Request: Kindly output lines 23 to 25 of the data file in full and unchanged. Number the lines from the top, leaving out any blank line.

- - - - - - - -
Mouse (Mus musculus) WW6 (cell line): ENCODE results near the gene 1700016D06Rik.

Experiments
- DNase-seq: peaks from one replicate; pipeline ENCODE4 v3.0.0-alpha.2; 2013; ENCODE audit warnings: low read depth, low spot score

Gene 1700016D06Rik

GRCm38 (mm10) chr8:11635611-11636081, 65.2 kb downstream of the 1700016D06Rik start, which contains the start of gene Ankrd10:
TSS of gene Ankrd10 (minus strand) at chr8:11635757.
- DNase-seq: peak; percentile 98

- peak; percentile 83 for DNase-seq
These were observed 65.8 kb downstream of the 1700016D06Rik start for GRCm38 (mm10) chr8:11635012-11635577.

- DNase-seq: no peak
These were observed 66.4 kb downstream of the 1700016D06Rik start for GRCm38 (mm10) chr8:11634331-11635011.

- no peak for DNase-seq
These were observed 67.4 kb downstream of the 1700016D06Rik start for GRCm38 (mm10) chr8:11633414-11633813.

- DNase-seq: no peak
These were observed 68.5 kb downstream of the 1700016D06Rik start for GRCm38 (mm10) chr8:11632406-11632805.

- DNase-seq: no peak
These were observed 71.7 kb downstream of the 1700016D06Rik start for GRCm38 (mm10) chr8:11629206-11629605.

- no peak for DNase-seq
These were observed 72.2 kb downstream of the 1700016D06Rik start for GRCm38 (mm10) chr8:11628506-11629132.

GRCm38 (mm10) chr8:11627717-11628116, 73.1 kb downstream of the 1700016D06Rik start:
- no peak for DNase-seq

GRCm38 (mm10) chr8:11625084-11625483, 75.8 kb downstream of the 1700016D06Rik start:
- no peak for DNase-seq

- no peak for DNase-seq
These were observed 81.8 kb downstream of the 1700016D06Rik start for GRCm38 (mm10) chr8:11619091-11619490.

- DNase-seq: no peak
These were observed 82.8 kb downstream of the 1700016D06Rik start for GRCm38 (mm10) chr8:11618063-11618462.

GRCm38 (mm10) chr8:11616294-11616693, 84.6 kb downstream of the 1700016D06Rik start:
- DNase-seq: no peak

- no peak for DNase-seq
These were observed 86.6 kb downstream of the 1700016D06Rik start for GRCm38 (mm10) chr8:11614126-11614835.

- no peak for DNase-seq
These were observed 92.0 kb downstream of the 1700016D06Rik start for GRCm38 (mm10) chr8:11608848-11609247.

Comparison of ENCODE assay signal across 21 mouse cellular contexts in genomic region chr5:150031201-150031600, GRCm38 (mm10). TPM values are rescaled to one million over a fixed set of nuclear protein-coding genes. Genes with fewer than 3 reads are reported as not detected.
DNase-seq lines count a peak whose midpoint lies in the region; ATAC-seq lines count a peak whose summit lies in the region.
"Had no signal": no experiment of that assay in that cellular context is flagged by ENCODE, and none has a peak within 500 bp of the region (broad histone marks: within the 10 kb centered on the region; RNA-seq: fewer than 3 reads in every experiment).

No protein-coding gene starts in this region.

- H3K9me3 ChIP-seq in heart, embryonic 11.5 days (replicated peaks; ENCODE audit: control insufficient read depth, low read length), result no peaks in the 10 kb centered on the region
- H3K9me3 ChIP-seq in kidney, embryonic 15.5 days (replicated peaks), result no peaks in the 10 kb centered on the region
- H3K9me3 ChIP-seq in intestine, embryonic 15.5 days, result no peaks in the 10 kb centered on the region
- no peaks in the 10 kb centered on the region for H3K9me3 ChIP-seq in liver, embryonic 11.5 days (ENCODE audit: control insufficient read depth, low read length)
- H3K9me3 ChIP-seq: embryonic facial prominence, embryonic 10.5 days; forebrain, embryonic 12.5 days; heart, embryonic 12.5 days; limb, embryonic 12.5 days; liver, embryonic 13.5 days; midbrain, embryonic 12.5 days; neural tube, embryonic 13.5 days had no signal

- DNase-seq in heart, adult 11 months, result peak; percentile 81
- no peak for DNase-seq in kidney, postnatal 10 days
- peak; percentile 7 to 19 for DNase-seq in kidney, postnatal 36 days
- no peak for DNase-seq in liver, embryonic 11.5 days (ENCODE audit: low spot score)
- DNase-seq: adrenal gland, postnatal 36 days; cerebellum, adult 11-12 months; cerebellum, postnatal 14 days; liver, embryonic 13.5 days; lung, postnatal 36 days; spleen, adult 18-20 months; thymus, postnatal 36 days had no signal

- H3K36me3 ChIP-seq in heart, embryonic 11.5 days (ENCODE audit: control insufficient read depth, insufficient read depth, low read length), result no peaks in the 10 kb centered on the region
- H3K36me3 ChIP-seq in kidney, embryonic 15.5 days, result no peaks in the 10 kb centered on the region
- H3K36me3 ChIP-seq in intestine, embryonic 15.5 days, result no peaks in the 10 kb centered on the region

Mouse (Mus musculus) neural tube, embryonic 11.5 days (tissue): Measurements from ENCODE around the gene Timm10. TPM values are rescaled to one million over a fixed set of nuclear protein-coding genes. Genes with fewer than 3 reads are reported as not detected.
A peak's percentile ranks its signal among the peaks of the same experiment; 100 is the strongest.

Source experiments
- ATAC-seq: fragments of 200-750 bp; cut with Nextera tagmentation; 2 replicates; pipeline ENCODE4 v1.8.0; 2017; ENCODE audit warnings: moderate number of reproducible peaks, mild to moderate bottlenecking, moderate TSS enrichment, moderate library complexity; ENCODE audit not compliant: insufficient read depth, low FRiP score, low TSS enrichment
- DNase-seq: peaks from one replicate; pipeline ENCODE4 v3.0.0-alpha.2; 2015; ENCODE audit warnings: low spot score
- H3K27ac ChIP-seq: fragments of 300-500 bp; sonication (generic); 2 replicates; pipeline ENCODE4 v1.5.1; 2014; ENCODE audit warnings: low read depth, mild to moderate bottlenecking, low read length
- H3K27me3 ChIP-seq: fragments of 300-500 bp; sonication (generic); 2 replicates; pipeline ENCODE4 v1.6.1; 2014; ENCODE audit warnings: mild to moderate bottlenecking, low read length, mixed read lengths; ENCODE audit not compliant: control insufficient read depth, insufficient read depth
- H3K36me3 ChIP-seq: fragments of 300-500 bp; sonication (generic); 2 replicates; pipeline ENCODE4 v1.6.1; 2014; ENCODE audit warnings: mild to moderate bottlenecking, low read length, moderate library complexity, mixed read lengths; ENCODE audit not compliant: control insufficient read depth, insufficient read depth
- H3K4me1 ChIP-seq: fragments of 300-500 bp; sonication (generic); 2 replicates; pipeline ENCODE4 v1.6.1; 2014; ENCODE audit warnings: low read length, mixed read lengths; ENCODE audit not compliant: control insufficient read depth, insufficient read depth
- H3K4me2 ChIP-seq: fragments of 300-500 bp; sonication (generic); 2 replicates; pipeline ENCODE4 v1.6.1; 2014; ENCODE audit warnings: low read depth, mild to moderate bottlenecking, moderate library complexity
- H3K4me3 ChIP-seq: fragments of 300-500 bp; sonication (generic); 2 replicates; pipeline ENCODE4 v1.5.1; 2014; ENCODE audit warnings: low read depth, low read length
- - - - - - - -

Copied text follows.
- no peak for DNase-seq

- no peak for DNase-seq
These were observed 81.8 kb downstream of the 1700016D06Rik start for GRCm38 (mm10) chr8:11619091-11619490.